The Sossusvlei Lodge is in the middle of the Namibia Desert, a cosmic void that takes 5+ hours from anywhere on the planet to get here. It’s desolate. There are warning signs about 100 kilometers from the lodge warning you that there is no gas or water for a long time. Unfortunately they don’t warn you that no normal human being should ever be out in this area, much less looking for gas or water. Myself, I’m looking for a Barca-lounger with satellite TV and a six-pack of beer. Unfortunately there are no signs to indicate that I am heading in the right direction for this.

Darren & Dominique

But it’s also beautiful here. The Namibia Desert catches the sun’s rays and the shadows on the sand dunes are an unbelievable contrast.


May 3, 2006

This place is pretty cool, and we’re staying in a desert tent:


And they have the most unbelievable dinners on the planet, featuring African game meat. Each night they have a buffet that you can sample African game grilled over authentic Namibian braii:


Having been born and raised on US-produced beef, chicken and pork, these African meats are quite the exotic treat. In order to give you an idea of the meat situation in Africa, it might be useful for me to compare/contrast the qualities of African game meat to US beef. So for your gastronomic pleasure, I give you the Rousseau US/African "Meat Comparison Charts" (Copywrite Pending):

  Meat Comments
1 Beef Filet Mignon This is the king of soft meats. It would melt in your mouth if your mouth were capable of melting flesh without the aid of teeth.
2 Springbok Springbok was thinly sliced, which is not the greatest cut in testing the tenderness of cuts. But it was very tender—almost to the point of singing sweet nothings to my gastro-intestinal track.
3 Ostrich I ate ostrich several times; the most tender was marinated ostrich (no surprise). For being so lean, it was surprisingly tender.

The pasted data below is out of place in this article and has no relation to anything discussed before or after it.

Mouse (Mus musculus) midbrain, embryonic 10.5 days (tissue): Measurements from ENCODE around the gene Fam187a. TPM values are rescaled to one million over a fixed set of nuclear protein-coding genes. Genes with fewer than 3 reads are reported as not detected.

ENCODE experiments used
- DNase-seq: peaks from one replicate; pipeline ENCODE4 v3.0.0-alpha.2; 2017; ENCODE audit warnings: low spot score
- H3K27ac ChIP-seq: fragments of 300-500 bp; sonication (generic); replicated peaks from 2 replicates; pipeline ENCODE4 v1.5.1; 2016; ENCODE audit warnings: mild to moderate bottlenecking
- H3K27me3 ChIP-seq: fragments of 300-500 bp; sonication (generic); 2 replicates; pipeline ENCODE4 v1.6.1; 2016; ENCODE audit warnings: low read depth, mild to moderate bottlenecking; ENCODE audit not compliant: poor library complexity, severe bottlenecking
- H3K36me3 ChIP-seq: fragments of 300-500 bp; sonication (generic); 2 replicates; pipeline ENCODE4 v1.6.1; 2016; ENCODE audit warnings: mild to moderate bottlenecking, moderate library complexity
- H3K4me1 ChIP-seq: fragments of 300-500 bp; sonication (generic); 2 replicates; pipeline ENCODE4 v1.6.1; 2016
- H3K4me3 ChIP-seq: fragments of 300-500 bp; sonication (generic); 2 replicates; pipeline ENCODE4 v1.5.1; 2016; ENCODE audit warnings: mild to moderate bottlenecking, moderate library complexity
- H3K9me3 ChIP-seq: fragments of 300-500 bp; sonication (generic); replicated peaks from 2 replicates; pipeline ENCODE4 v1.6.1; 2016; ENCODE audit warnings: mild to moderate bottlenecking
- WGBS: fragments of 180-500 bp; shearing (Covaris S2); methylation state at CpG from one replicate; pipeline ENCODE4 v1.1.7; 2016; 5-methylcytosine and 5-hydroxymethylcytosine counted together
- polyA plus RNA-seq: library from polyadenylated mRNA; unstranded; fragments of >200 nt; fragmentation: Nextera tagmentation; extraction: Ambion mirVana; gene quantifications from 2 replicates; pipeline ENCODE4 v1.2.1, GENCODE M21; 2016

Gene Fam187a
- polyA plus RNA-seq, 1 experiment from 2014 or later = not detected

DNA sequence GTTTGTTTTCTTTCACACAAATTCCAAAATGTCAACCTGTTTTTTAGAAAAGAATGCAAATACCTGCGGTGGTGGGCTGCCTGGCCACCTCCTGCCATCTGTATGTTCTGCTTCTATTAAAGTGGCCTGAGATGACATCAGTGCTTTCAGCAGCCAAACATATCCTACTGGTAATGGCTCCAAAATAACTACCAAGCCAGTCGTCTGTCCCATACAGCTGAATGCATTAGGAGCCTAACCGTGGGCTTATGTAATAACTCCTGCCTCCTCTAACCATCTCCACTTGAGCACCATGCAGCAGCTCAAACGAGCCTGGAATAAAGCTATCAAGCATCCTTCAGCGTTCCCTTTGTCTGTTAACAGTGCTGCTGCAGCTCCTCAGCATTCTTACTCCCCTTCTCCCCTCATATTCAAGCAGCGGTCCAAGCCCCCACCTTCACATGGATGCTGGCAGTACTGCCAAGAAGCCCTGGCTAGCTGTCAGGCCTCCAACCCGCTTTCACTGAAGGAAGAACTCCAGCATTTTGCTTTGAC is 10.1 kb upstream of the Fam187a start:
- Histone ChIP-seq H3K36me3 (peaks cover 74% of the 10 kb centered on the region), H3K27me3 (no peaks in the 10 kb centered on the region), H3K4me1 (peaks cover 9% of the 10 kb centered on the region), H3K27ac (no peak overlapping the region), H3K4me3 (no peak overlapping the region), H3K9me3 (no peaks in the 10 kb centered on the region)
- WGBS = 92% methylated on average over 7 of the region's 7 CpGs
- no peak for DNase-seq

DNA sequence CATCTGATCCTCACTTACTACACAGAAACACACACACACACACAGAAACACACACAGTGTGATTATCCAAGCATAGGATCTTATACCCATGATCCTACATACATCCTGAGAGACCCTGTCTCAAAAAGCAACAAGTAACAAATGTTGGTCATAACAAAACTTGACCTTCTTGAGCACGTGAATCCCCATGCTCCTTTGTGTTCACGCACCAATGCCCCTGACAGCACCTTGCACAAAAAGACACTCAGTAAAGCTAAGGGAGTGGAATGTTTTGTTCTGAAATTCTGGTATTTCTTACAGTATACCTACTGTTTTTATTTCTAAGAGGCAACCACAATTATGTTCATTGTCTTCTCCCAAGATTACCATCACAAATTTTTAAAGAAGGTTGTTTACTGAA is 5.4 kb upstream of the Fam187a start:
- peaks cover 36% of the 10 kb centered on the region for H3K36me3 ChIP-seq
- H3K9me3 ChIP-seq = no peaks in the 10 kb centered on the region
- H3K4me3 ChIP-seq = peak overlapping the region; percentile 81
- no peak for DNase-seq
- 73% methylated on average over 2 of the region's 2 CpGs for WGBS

4 Zebra Middle-range in tenderness. No other comments.
5 Kudu The first time I tried Kudu it was tasty buy tough; the second time was tasty and tender. Thus the middle-range ranking.
6 Oryx Middle-range in tenderness. No other comments.
7 Hartebeest Tough meat. If you look at a hartebeest face-on, you’ll understand what I’m saying.
8 Crocodile This is a great mix between red and white meat. You only eat the tail, and much of it is bone. The bones on the tail are cross-shaped which means that you have to do a lot of cutting to get very little meat.

Flavor, ranked in order of most flavorful too least flavorful:

  Meat Comments
1 New York Strip Steak Can anything hold the smoky flavor of natural charcoal better?
2 Springbok Again, we see Springbok in the #2 position…
3 Ostrich Ostrich holds flavor well. We had braaied ostrich, marinated ostrich, and pan-fried ostrich. Ostrich is a solid meat.
4 Kudu Flavorful meat. More flavor than tender.
5 Crocodile Good flavor; good mix between red and white meat.
6 Oryx Normal meat
7 Hartebeest Normal meat
8 Zebra Normal meat

So, on the Rousseau Scale of Total Meat Pleasure (Copywrite Pending):

Tenderness Filet Mignon
Flavor NY Strip Steak
Total Winner, flavor AND tenderness Springbok. A surprise? A great mix of both flavor and tenderness; the Tom Hanks of meat, if you will.

Not only is this place a heaven for the gastronomic system, we also had a great time with the sand dunes.


Sand Dunes Video

Note: if you can not see the video, download QuickTime and view the movie with it.

quicktime logo (4K)

Dominique & Annette Sand Dune Video